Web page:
Regardless of the type of construction business you run, you have to deal with contracts and invoices, and inevitably lien waivers and lien release forms as well. Every jurisdiction has different rules on these documents and they can also vary depending on whether you’re working on a public or private project, a commercial or residential project, and many other factors. It’s important to review each of these forms before you sign them to ensure they say what you expect them to say.
What Lien Release Forms Do
Once you’ve completed a portion of a project, you submit an invoice for that portion, fully expecting to be paid in a timely fashion. The owner or general contractor, looking to protect themselves from future conflicts and claims, generally ask you to sign a lien release form at this point. They want the form signed before releasing payment in order to further document the transaction. In the release form, you acknowledge payment received and agree not to place a mechanics lien on the project for the portion paid.
Conditional vs. Unconditional Waiver and Release Upon Final Payment
Lien release forms are either conditional, meaning that the release is conditioned upon payment, or unconditional, meaning the form is valid regardless. Generally, you want to make sure the lien release form you’re signing is conditional so if, after signing, you aren’t paid or the payment doesn’t go through, you can still file a mechanics lien. Your defense to their lien release form is to show that the payment did not, in fact, happen.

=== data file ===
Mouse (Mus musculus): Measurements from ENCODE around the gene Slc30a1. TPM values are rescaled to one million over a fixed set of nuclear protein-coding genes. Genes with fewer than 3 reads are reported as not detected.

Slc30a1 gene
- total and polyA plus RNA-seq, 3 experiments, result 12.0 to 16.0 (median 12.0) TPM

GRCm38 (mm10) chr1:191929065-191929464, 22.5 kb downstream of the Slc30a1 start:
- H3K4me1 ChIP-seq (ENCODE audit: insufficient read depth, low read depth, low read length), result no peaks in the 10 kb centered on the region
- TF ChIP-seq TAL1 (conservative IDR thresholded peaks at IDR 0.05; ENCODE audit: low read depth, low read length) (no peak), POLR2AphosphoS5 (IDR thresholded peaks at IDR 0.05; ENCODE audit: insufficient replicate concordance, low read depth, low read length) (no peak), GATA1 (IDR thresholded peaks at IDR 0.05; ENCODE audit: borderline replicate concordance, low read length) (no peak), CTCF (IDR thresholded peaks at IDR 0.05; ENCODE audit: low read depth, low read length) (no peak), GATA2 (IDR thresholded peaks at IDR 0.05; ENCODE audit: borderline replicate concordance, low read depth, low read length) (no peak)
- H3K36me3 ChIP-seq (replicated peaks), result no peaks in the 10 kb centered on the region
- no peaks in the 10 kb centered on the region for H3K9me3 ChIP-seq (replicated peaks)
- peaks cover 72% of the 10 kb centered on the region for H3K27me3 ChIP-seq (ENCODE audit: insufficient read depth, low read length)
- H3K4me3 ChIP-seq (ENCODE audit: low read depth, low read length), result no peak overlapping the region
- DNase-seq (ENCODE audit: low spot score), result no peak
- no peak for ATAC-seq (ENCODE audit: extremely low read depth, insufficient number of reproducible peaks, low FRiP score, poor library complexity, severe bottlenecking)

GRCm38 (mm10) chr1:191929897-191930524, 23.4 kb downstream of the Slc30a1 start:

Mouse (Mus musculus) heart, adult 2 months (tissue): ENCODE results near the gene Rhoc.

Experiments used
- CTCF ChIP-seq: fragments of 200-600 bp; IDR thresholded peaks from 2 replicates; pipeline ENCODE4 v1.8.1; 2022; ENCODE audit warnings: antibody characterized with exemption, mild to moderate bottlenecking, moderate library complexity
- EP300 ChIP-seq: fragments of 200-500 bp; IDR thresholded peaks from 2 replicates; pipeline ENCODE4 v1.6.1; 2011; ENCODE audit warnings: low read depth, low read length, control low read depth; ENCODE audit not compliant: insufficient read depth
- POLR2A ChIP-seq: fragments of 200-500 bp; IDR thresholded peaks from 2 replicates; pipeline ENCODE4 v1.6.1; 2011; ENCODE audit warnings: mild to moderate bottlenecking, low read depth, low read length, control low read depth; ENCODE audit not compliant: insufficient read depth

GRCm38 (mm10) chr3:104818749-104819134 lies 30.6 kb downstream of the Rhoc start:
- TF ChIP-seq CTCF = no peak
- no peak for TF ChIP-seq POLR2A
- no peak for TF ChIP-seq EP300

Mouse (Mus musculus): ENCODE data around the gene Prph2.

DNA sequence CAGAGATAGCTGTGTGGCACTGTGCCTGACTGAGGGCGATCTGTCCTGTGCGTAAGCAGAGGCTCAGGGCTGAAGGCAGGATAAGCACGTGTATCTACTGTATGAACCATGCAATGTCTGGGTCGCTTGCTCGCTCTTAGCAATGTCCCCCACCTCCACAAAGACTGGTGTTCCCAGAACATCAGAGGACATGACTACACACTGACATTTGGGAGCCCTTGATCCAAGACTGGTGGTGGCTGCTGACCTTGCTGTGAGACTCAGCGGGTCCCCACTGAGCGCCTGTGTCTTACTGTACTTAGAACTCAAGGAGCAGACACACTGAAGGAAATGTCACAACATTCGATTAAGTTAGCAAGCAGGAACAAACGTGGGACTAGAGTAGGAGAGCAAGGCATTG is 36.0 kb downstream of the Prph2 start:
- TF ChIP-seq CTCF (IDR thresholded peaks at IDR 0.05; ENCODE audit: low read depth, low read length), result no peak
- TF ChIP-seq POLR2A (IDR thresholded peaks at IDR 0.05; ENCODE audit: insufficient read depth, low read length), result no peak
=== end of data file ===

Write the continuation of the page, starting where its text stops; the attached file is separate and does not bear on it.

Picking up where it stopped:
At the end of the project, once you’ve completed all punch list items and are ready to collect final payment, you may be asked to sign a final release stating that you’ve completed your work and been paid in full for the project. Again, you should review this document and make sure you’re comfortable with the lien release terms before signing. Once you sign, it’s much more difficult to come back and contest any issues that arise.
The different forms that float back and forth in a construction project, particularly as the size of the project grows, can be complex. Setting up the business process to track these forms and the necessary deadlines on every type of projects is an important step to help you stay on top of these details. Having experienced construction attorneys like the team at National Lien & Bond on your side can help ensure each contract is reviewed and you aren’t signing any lien waivers and releases that could cause problems for you down the road.
If you are juggling multiple projects, particularly across state lines, and you want to make sure your team is informed and aware of complex issues like lien release, you may be eligible for a custom lien seminar. This complementary session is designed to ensure management in your company is aware of the different details they should be putting into place in their business processes and know when to reach out for additional support. Click on the button below to request a custom lien seminar for your company.
This blog is for educational purposes only and not intended for legal advice.